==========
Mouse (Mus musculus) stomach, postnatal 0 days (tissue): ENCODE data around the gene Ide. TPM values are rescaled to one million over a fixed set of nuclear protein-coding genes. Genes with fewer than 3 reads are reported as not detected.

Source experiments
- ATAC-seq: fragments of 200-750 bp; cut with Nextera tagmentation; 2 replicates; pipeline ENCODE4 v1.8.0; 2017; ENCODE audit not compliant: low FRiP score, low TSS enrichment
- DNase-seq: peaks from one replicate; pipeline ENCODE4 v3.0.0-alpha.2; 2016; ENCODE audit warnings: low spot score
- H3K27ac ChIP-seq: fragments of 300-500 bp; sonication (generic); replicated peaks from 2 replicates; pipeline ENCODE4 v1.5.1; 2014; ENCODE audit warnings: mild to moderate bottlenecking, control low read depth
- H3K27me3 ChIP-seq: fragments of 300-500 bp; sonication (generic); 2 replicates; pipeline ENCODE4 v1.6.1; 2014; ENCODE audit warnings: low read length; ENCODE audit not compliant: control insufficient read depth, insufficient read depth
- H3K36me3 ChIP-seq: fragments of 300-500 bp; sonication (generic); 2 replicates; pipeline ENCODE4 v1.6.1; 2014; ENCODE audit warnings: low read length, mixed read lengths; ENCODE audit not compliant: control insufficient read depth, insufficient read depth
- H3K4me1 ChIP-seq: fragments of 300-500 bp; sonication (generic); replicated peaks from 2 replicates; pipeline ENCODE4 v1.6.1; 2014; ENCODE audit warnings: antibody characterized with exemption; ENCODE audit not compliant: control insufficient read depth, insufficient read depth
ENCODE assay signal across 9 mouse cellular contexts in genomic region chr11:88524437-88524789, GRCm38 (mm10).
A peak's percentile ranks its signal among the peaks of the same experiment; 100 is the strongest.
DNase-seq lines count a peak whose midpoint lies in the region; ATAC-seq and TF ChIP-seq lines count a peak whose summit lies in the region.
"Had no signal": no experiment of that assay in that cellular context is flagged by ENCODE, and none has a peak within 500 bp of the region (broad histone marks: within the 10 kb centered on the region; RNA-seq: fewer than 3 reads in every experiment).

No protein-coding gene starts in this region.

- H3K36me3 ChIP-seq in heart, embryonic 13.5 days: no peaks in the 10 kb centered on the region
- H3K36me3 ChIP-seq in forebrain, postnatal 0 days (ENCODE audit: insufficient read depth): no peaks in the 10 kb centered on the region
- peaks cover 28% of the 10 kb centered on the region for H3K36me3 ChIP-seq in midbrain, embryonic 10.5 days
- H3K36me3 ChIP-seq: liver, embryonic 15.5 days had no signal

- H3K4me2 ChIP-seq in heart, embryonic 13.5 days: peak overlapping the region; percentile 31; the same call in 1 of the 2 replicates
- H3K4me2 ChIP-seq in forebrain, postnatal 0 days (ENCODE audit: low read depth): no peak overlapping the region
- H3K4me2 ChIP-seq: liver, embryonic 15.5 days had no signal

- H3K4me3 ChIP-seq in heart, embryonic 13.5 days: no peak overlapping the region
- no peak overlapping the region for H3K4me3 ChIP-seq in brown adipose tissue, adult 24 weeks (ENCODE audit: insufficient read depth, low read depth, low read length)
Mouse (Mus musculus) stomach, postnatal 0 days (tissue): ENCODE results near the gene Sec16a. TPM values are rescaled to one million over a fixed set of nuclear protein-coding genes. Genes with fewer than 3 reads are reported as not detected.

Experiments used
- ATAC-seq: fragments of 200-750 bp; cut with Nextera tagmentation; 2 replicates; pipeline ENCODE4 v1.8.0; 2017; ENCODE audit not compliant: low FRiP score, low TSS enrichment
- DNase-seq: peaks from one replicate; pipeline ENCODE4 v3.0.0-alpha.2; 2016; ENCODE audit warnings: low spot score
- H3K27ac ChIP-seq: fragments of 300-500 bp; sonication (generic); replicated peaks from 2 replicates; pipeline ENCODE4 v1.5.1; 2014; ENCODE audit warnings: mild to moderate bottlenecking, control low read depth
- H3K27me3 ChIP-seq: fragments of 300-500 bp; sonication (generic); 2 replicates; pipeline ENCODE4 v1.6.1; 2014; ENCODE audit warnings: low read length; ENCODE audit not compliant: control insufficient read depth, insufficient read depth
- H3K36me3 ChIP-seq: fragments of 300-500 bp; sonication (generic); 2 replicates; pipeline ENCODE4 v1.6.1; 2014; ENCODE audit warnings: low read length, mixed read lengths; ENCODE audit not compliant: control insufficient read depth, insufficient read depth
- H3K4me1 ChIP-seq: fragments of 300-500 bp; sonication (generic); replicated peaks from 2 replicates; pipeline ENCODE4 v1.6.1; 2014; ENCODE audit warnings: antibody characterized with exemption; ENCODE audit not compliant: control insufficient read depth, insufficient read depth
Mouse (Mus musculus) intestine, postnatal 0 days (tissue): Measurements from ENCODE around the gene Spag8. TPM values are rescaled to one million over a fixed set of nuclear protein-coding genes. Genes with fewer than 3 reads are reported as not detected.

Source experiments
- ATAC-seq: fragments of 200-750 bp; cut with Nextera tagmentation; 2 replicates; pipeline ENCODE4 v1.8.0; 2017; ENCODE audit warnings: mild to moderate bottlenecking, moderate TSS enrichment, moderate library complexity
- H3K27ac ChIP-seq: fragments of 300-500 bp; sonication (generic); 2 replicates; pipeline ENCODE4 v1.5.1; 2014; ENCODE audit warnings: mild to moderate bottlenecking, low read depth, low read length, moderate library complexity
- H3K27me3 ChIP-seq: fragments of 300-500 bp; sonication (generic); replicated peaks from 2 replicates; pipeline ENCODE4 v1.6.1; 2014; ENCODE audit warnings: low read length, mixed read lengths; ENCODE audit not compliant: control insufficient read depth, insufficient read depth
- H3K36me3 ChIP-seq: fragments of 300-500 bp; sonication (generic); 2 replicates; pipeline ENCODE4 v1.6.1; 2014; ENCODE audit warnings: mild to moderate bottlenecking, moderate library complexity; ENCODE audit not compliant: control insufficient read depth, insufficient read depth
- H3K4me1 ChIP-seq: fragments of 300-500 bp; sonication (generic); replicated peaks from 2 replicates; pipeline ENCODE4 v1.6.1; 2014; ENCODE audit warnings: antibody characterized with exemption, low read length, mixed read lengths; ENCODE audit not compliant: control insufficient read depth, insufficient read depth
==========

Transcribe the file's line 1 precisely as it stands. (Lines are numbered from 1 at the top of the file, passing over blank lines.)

Mouse (Mus musculus) stomach, postnatal 0 days (tissue): ENCODE data around the gene Ide. TPM values are rescaled to one million over a fixed set of nuclear protein-coding genes. Genes with fewer than 3 reads are reported as not detected.